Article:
Bodegas Landaluce Capricho de Landaluce 2007
Tempranillo from Rioja, Spain
Fine and elegant, with aromas of rich fruit, licorice, spices, and mineral touches. In the mouth strong and elegant, tasty and balanced. Good quality tannins and a lingering finish, with well-integrated hints of oak.
Wine Enthusiast - "Forceful and fully oaked, with dark, rubbery, minty black fruit flavors. The palate is a bit rugged but solid as granite. Tastes toasty and roasted, with black fruit and licorice flavors front and center. Rolls along well on the finish, showing lemon zest and clove notes. "
The Wine Advocate - "The 2007 Capricho de Landaluce is sourced from 80-year-old Tempranillo vines and fermented in 500-liter French oak casks for 18 months. It has a "juicy" black cherry and cassis scented nose that is modern and pure in style. The palate is medium-bodied with succulent tannins and crisp acidity. There is fine weight on the fleshy, silky finish that caresses the mouth with succulent dark plum and cassis. This is a finely made, modern Rioja that should age well. Drink 2013-2020. "
Bodegas Landaluce Winery
Building on decades of family wine-growing tradition, in 2000 Goyo L. Landaluce decided to embark on a new phase, founding Bodegas Landaluce to make his own wines. Bodegas Landaluce is located in Laguardia, at the heart of the Rioja Alavesa region; at the feet of the Sierra de Cantabria mountain range, on the road leading to the ancient settlement of La Hoya, in an area known as Piñuelas. View all Bodegas Landaluce Wines
About Rioja(ree-OH-hah) Spain makes some of the best Tempranillo-based wines in the world. Once the only DOCa (recently joined by Priorat in 2001), Rioja is divided into 3 sub-regions: Rioja Baja, Rioja Alta, Rioja Alavesa. There are 4 red varieties and 3 white varieties allowed in the Rioja DOC. Tempranillo definitely takes center stage, followed by Garnacha (Grenache), which is sometimes added for body, then Graciano and Mazuelo (Carignan). The region also makes roses. For whites, the main grape is Viura (or Macebo), producing fresh, early-drinking wines. Malvasia, the grape that was once the most planted white, is found less often.
Notable FactsThe Rioja wine trade is somewhat confusing. Grapes are typically brought to a merchant's bodega from one of the 20,000+ growers in the region, or via a cooperative. The wine is then bottled and labelled by that bodega. Rioja's Consejo Regulador keeps track of all vineyards and bodegas to make sure they are following the DOCa regulations. Put in place to ensure quality, the system also controls prices.
As with the rest of Spain, the wine label may state Crianza, Reserva or Gran Reserva, depending on barrel & bottle maturation. Crianzas are usually found within two years of the vintage and offer fresh, ripe wines. Reserva and Gran Reserva will be found a few years after the vintage, as the bodega will be aging the wines in barrel and bottle before release. Both typically show more secondary characteristics of spice and oak ageing.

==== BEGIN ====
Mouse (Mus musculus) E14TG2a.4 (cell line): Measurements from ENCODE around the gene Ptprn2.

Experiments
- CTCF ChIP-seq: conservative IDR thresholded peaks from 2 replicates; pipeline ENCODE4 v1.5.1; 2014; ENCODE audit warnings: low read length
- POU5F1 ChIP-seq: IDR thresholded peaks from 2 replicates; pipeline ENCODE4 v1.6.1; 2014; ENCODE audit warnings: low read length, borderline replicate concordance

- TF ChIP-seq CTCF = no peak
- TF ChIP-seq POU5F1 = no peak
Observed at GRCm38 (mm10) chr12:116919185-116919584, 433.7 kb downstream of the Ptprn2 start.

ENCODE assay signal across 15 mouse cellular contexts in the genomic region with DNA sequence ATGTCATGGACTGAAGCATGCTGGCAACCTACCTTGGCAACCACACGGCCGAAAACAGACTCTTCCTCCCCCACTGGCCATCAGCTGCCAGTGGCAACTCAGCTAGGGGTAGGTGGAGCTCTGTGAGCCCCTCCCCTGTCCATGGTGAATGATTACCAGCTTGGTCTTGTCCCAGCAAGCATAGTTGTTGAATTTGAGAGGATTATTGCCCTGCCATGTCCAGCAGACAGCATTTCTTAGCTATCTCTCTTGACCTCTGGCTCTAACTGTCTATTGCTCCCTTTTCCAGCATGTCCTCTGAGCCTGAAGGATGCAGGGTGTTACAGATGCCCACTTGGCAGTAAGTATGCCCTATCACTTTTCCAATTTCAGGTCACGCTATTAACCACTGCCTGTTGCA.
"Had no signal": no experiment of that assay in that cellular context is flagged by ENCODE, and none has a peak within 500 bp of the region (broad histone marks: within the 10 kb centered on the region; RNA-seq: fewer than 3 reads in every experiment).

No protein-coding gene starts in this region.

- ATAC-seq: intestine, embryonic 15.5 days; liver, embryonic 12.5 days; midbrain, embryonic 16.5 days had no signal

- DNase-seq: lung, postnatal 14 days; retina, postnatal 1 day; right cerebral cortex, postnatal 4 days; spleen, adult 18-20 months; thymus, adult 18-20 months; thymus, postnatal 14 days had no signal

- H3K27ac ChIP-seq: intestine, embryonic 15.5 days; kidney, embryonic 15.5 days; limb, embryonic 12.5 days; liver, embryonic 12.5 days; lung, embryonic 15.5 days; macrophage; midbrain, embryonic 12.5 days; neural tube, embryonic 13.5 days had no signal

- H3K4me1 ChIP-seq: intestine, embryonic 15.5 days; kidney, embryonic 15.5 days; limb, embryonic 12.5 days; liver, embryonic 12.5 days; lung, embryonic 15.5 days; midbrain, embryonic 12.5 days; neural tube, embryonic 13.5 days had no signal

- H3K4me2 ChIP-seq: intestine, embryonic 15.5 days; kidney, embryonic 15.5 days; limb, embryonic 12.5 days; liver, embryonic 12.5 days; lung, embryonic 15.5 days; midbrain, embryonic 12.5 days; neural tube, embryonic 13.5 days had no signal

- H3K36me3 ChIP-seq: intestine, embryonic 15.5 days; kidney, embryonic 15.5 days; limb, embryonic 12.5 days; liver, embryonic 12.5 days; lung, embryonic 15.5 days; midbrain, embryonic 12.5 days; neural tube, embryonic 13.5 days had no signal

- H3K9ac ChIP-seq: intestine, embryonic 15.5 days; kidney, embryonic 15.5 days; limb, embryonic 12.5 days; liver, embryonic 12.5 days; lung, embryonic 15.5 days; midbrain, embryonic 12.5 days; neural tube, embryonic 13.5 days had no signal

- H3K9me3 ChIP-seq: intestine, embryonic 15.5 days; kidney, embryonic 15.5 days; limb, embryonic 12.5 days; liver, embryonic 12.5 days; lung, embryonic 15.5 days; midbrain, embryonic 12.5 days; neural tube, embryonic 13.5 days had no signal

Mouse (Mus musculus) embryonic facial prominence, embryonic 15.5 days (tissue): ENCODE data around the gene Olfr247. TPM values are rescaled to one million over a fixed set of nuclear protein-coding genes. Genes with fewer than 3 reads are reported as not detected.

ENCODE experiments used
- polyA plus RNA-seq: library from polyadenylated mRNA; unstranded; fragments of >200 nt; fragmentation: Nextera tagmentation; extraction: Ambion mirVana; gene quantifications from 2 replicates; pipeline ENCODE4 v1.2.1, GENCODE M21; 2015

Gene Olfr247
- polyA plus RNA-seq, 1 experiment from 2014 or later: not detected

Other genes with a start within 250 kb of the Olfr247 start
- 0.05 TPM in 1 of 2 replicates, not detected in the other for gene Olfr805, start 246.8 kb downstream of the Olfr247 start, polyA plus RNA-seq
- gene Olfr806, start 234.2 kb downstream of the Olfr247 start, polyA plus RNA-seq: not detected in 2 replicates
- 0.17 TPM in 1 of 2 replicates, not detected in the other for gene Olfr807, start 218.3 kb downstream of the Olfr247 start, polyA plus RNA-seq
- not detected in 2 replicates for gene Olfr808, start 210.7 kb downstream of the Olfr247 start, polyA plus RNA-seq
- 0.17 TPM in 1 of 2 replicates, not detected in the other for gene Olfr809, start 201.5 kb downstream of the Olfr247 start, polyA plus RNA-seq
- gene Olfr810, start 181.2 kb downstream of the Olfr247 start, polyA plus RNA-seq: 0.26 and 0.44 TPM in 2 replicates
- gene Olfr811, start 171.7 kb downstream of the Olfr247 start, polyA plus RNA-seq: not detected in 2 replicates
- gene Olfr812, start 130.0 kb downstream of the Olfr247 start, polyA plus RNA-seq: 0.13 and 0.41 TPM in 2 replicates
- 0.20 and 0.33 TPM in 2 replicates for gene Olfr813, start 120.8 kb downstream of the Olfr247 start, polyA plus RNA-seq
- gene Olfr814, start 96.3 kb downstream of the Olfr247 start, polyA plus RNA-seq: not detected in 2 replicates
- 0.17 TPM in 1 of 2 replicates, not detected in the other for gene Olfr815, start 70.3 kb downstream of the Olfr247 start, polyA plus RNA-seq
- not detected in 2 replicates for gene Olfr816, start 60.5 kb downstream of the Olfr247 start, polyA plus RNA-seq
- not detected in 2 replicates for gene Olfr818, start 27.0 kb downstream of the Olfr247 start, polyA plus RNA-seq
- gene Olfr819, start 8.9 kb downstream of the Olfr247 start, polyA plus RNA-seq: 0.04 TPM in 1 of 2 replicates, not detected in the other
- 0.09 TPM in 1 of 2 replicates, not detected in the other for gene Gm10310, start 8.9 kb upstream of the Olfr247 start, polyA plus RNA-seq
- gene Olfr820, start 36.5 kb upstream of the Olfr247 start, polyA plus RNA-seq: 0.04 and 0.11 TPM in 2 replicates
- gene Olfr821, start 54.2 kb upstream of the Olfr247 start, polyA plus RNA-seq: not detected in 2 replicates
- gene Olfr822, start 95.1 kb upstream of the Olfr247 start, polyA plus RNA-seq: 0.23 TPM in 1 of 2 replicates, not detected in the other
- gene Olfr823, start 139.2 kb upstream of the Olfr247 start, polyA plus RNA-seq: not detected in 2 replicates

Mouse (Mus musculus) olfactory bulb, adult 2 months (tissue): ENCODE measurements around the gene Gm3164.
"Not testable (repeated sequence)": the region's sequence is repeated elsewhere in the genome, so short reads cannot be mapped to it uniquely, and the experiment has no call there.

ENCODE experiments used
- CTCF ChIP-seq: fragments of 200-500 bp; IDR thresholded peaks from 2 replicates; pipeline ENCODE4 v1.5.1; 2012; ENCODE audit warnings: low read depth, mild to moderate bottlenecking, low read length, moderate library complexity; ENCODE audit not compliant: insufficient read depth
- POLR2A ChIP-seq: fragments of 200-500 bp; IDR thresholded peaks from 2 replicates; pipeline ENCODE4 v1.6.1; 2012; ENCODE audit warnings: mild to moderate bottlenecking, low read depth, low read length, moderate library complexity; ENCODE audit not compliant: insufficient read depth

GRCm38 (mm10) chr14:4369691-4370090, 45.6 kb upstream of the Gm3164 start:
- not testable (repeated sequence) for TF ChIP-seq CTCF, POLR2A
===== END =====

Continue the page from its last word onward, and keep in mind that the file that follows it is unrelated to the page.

The most popular red varieties of Spain include Tempranillo and Garnacha (Grenache). Whites don't garner quite as much recognition, but there are some regional varieties not to be missed, like Albarino and Verdejo. The popular red regions of Spain include Rioja, known for its outstanding wines of the Tempranillo grape; Ribera del Duero, producing high quality reds from Tempranillo and Garnacha; Galacia, with the sub-region of Rias Baixas, home to the deliciously crisp and floral Albarino grape; and Priorat, a region increasing in popularity with its high-quality cult reds. Other regions of note are Rueda, growing the Verdejo grape, La Mancha, a wide desert region, covered in the most planted white variety in the world, Airen, and Jumilla, making wines based on Monastrell (Mourvedre).
Spain's wine laws are based on the Denominacion de Origen (DO) classification system, devised in the 1930's. A four tiered system, the most basic level is Vina de Mesa (table wine) followed by Vino de la Tierra (country wine), DO and at the top DOC. Currently, only Rioja and Priorat have DOC status, while over 65 DO's scatter the country.
Most DO regions are classified and regulated by how long they age the wines. On a red wine label, one may find the terms Crianza, Reserva or Gran Reserva, denoting the wine's barrel and bottle time. Crianza is usually two years between barrel and bottle (the time in each depends on the DO and/or the winemaker), Reserva up to 4 years and Gran Reserva 5 – 6 years. Classifications of each region and wine are controlled by the region's Consejo Regulador.
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